Court Decides In Favor Of Teachers’ Union

OSWEGO, NY – The Oswego City School District’s attempt to add more instructional time, at the secondary level, has been stymied again.

In the matter of the arbitration between Brian Haessig, president of Oswego Classroom Teachers Association, and the school district, the Appellate Division of the Supreme Court of New York, Fourth Department rendered its decision Dec. 30, 2011.

It appears as if the two sides are headed back to the bargaining table.

At the secondary level, middle and high school “the district unilaterally changed the terms of OCTA members’ employment” by making them go from five teaching periods out of nine periods (“like we’ve had for 30 years,”) to six periods, according to the union president.

The court’s decision states: The Association filed a grievance when (district) assigned an additional instructional class to teachers for the 2010-2011 school year and it subsequently demanded arbitration.

(The district) sought a stay of arbitration on the ground that the grievance was not arbitrable.

In the alternative, (the district) sought a determination that any arbitration would be advisory in nature. Contrary to (the district’s) contention, Supreme Court properly granted the petition and denied the cross motion.

The Association alleged that (district’s) assignment of an additional instructional class violated Article VIII, sections A and D of the Collective Bargaining Agreement, which govern teaching load and class sizes.

“We said it needed to be negotiated.  They implemented it, and we grieved. We were ready to go to arbitration and they sought a stay. We blocked it. We won. They went back and tried again. We won again,” Haessig told Oswego County Today.

This decision says they have to go back to arbitration, he added.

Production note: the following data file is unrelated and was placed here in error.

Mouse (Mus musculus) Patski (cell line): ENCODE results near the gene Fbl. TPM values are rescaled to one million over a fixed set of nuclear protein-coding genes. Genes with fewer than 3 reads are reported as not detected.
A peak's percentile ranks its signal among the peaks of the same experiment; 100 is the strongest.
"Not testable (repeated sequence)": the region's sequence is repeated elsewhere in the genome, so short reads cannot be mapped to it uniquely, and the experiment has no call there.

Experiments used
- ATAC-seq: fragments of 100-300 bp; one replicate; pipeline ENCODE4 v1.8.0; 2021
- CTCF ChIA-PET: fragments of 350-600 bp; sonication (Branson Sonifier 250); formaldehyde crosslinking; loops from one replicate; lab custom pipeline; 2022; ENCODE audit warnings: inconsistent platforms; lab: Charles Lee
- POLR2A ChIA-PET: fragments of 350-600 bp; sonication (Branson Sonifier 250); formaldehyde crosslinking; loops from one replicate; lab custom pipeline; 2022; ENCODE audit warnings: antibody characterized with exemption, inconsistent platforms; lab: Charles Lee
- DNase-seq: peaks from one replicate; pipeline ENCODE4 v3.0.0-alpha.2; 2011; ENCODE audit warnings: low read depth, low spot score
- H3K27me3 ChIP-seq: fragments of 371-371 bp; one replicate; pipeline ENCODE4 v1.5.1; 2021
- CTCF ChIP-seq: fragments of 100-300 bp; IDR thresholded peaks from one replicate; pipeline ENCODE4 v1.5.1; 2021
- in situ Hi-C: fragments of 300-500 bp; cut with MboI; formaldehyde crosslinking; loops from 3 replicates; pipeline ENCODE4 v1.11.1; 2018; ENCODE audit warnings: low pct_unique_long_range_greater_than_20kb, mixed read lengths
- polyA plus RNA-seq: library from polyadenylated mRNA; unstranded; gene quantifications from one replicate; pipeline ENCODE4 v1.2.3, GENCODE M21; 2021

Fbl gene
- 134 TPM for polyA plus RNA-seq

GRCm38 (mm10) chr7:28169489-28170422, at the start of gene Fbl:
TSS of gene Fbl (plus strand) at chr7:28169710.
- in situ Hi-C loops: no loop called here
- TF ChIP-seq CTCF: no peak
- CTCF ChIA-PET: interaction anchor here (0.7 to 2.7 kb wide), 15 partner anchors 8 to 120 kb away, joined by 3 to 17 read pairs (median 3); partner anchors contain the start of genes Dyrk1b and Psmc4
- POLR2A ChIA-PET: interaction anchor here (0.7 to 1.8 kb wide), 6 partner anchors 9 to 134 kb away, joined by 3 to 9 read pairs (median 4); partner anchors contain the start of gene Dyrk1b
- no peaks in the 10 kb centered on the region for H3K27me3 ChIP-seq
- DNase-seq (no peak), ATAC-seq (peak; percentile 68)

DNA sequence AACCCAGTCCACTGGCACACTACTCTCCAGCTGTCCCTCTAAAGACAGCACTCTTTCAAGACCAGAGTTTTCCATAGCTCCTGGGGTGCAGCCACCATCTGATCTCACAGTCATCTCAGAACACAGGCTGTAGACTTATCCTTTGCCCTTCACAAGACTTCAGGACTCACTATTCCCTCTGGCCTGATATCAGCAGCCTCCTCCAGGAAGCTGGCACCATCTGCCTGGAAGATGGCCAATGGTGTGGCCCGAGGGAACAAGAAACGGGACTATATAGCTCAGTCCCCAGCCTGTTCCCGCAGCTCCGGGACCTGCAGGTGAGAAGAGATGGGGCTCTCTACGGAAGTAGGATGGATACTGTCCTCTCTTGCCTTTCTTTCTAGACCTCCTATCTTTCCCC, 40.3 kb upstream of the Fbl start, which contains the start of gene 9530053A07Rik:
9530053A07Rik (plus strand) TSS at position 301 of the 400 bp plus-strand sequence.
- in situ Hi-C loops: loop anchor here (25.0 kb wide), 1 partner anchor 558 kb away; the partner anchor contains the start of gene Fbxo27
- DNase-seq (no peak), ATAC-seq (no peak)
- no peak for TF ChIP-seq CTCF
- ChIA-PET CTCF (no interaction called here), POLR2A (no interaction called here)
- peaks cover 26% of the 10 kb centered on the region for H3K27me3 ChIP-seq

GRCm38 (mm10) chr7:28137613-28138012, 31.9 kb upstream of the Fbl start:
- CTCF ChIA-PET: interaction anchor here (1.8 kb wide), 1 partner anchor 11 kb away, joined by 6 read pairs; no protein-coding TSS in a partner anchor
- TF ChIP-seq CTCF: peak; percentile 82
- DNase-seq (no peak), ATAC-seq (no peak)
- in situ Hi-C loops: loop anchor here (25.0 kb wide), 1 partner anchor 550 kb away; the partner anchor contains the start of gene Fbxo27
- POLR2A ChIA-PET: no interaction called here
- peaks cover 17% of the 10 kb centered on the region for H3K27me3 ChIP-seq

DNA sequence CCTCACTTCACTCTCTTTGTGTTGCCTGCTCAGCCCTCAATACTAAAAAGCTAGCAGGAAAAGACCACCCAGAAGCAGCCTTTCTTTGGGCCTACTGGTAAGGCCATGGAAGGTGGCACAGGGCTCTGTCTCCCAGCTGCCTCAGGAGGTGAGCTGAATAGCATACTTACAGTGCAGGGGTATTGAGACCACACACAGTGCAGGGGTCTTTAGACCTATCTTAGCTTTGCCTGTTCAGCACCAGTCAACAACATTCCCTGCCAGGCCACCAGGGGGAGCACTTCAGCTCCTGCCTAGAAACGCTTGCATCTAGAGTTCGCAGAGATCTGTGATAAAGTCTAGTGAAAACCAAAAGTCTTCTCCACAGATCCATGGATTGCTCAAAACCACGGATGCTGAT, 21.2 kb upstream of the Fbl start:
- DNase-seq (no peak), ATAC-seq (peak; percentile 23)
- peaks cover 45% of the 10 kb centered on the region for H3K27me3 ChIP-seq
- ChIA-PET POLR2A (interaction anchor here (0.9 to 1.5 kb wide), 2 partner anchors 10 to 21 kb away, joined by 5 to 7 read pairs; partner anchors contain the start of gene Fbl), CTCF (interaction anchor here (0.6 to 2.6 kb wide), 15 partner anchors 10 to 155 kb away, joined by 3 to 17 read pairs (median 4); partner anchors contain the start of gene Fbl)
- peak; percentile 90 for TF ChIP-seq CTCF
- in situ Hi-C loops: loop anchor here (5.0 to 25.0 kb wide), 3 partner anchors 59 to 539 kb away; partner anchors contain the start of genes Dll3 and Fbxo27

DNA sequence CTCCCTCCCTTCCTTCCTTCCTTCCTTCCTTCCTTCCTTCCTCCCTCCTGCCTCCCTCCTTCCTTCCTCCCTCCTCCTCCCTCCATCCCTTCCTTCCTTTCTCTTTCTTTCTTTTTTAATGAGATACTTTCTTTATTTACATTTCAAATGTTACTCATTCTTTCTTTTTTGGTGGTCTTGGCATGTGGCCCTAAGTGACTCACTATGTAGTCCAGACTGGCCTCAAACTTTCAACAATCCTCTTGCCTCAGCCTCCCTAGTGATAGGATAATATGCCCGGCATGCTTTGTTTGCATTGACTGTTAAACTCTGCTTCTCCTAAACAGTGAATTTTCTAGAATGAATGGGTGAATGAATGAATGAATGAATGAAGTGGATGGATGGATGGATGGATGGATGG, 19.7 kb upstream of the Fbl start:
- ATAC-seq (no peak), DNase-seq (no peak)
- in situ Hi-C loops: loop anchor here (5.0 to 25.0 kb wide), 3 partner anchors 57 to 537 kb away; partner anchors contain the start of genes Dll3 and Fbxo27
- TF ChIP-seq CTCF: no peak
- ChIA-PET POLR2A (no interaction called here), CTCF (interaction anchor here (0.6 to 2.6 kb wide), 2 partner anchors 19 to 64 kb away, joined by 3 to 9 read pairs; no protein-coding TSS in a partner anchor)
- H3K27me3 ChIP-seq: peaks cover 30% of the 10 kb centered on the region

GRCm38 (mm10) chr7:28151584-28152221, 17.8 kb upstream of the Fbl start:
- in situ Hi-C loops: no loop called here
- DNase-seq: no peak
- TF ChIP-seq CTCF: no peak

The union president will contact the Education Center and try to schedule a date after the holiday.

“It’s not that we don’t want to teach more; we’re just asking them to negotiate in good faith,” he said. “The board has been digging its heels in and we have had to go to arbitration or close to it on certain things.”

“Although there was a level of optimism anticipating the decision of the Court of Appeals, I was more of a realist to think that the determination would be moving the parties to an arbitration. I am most confident in the parties being able to resolve matters prior to an arbitration hearing. Staying focused on the interest to keep teachers in the classroom while respecting the language of the contract may result in an island of commonality between the parties,” Superintendent Bill Crist said.


  1. The “us” vs. “them” (teachers vs. school board) mentality of Mr. Haessig is reprehensible. Haessig states “like we’ve had for 30 years” concerning the teaching periods. Well Mr. Haessig…how has that been working for ya? Low test scores, low graduation rates and high drop out rates! Wouldn’t it have been wonderful for our children if they (the teachers union) just played nice for a change. The teachers union should support and help the school board with its mission. Period. The teachers union and Haessig = selfish, reprehensible behavior.

  2. I have the highest admiration and respect for teachers. And the increasing restrictions and responsibilities they face.
    I also understand the impossibility of the budget process for the residents to pay for good teachers.
    With layoffs, pay freezes, and pay cuts the norm, we simply cannot afford to pay teachers any additional dollars.

    Though if we must, we hope for something in return.
    An agreement –not an imposed demand–where teachers have not accepted pay cuts, but have accepted more class time would be a step toward a positive compromise.
    It would be beneficial to the students and their parents, the taxpayers (the payers of their salaries) to have greater instruction at a reasonable cost.

    And we would expect that administrative costs be decreased; that each administrator be expected to do more for no additional cost, or less cost, to us. With our difficulties paying for our quality teachers, we certainly have no money to spare for more administrative non-teaching pay and lavish lifetime benefits.

    We do expect you to compromise, keeping in mind our children’s’ education foremost, and our decreasing ability to pay you as our constraint on your wants and demands. The children first, your needs second.

  3. The union is asking for the district to follow contract law and bargain for more teaching time, to not just unilaterally impose it on the teachers. That is only fair under contract law and past practice. The union has not stated that a compromise cannot be reached. In fact the union brought a compromise to the district last spring and the district did not respond with a fair response.

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